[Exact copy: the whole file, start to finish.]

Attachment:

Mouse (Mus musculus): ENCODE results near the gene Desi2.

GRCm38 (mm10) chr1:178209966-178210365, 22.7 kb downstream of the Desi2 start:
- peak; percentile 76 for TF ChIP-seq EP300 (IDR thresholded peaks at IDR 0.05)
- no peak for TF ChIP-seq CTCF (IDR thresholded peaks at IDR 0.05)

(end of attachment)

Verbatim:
Mouse (Mus musculus): ENCODE results near the gene Desi2.

GRCm38 (mm10) chr1:178209966-178210365, 22.7 kb downstream of the Desi2 start:
- peak; percentile 76 for TF ChIP-seq EP300 (IDR thresholded peaks at IDR 0.05)
- no peak for TF ChIP-seq CTCF (IDR thresholded peaks at IDR 0.05)